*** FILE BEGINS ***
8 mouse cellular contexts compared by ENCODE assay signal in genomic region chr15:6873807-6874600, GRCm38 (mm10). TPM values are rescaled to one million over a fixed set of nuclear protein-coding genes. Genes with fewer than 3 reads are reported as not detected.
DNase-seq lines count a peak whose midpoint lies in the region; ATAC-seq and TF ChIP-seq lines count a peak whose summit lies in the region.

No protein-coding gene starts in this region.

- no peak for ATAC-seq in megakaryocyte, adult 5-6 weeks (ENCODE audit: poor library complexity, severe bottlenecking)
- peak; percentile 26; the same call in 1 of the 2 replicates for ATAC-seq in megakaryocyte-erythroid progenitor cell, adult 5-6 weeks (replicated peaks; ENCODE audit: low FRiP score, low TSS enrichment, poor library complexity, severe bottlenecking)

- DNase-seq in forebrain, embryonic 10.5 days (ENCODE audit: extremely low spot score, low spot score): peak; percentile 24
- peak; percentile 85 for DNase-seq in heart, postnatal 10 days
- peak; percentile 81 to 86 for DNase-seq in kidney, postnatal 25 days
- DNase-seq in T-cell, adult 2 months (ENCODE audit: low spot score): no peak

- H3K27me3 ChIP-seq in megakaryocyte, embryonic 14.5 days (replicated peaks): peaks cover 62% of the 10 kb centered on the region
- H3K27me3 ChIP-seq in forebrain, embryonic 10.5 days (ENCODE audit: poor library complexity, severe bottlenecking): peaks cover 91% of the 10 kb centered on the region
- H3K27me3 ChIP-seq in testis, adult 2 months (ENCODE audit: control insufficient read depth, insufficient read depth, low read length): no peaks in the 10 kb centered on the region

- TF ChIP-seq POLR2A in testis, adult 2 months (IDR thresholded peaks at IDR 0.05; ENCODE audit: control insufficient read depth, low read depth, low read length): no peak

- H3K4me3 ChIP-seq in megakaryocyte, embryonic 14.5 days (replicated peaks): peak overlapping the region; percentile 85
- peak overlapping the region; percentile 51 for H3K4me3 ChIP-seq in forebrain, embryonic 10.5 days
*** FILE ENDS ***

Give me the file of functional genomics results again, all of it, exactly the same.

8 mouse cellular contexts compared by ENCODE assay signal in genomic region chr15:6873807-6874600, GRCm38 (mm10). TPM values are rescaled to one million over a fixed set of nuclear protein-coding genes. Genes with fewer than 3 reads are reported as not detected.
DNase-seq lines count a peak whose midpoint lies in the region; ATAC-seq and TF ChIP-seq lines count a peak whose summit lies in the region.

No protein-coding gene starts in this region.

- no peak for ATAC-seq in megakaryocyte, adult 5-6 weeks (ENCODE audit: poor library complexity, severe bottlenecking)
- peak; percentile 26; the same call in 1 of the 2 replicates for ATAC-seq in megakaryocyte-erythroid progenitor cell, adult 5-6 weeks (replicated peaks; ENCODE audit: low FRiP score, low TSS enrichment, poor library complexity, severe bottlenecking)

- DNase-seq in forebrain, embryonic 10.5 days (ENCODE audit: extremely low spot score, low spot score): peak; percentile 24
- peak; percentile 85 for DNase-seq in heart, postnatal 10 days
- peak; percentile 81 to 86 for DNase-seq in kidney, postnatal 25 days
- DNase-seq in T-cell, adult 2 months (ENCODE audit: low spot score): no peak

- H3K27me3 ChIP-seq in megakaryocyte, embryonic 14.5 days (replicated peaks): peaks cover 62% of the 10 kb centered on the region
- H3K27me3 ChIP-seq in forebrain, embryonic 10.5 days (ENCODE audit: poor library complexity, severe bottlenecking): peaks cover 91% of the 10 kb centered on the region
- H3K27me3 ChIP-seq in testis, adult 2 months (ENCODE audit: control insufficient read depth, insufficient read depth, low read length): no peaks in the 10 kb centered on the region

- TF ChIP-seq POLR2A in testis, adult 2 months (IDR thresholded peaks at IDR 0.05; ENCODE audit: control insufficient read depth, low read depth, low read length): no peak

- H3K4me3 ChIP-seq in megakaryocyte, embryonic 14.5 days (replicated peaks): peak overlapping the region; percentile 85
- peak overlapping the region; percentile 51 for H3K4me3 ChIP-seq in forebrain, embryonic 10.5 days